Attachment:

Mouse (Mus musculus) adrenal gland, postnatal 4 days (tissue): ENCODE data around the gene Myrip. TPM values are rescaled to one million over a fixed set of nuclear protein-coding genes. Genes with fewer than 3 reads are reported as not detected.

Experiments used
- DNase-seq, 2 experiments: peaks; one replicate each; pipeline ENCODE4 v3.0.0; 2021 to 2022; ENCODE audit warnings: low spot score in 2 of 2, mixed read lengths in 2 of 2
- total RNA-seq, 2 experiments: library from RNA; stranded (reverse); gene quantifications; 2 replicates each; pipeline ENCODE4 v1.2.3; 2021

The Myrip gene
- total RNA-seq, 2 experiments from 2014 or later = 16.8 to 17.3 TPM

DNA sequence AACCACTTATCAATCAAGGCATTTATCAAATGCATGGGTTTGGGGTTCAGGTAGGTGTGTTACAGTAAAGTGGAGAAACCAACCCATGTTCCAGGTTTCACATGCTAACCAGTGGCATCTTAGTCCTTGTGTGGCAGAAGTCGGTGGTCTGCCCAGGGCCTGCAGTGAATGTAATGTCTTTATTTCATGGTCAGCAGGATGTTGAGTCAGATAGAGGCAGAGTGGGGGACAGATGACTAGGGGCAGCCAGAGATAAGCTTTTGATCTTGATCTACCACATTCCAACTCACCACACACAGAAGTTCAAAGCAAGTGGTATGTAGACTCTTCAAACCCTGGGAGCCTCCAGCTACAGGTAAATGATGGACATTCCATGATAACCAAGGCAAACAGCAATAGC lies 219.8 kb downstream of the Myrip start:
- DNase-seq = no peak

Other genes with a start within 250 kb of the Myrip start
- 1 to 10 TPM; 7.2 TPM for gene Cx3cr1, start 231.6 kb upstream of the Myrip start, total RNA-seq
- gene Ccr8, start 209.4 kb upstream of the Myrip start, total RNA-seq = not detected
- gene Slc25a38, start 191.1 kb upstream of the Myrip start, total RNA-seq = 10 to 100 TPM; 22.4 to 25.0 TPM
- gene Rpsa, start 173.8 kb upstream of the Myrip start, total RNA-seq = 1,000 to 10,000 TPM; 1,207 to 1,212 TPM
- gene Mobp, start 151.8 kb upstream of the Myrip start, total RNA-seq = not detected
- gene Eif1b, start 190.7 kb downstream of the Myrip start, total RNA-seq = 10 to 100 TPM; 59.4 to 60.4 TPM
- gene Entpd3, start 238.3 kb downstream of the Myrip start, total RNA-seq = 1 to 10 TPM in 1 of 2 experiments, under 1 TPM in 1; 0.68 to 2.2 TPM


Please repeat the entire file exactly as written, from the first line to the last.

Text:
Mouse (Mus musculus) adrenal gland, postnatal 4 days (tissue): ENCODE data around the gene Myrip. TPM values are rescaled to one million over a fixed set of nuclear protein-coding genes. Genes with fewer than 3 reads are reported as not detected.

Experiments used
- DNase-seq, 2 experiments: peaks; one replicate each; pipeline ENCODE4 v3.0.0; 2021 to 2022; ENCODE audit warnings: low spot score in 2 of 2, mixed read lengths in 2 of 2
- total RNA-seq, 2 experiments: library from RNA; stranded (reverse); gene quantifications; 2 replicates each; pipeline ENCODE4 v1.2.3; 2021

The Myrip gene
- total RNA-seq, 2 experiments from 2014 or later = 16.8 to 17.3 TPM

DNA sequence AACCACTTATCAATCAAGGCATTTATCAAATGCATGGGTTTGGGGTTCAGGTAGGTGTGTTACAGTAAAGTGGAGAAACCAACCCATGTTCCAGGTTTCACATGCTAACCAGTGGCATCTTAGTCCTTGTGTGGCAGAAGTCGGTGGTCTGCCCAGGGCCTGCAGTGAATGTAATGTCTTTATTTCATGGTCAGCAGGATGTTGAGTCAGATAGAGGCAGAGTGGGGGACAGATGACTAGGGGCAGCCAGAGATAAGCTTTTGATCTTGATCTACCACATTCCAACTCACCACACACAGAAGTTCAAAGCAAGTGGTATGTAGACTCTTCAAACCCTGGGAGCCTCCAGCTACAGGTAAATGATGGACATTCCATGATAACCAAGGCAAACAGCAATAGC lies 219.8 kb downstream of the Myrip start:
- DNase-seq = no peak

Other genes with a start within 250 kb of the Myrip start
- 1 to 10 TPM; 7.2 TPM for gene Cx3cr1, start 231.6 kb upstream of the Myrip start, total RNA-seq
- gene Ccr8, start 209.4 kb upstream of the Myrip start, total RNA-seq = not detected
- gene Slc25a38, start 191.1 kb upstream of the Myrip start, total RNA-seq = 10 to 100 TPM; 22.4 to 25.0 TPM
- gene Rpsa, start 173.8 kb upstream of the Myrip start, total RNA-seq = 1,000 to 10,000 TPM; 1,207 to 1,212 TPM
- gene Mobp, start 151.8 kb upstream of the Myrip start, total RNA-seq = not detected
- gene Eif1b, start 190.7 kb downstream of the Myrip start, total RNA-seq = 10 to 100 TPM; 59.4 to 60.4 TPM
- gene Entpd3, start 238.3 kb downstream of the Myrip start, total RNA-seq = 1 to 10 TPM in 1 of 2 experiments, under 1 TPM in 1; 0.68 to 2.2 TPM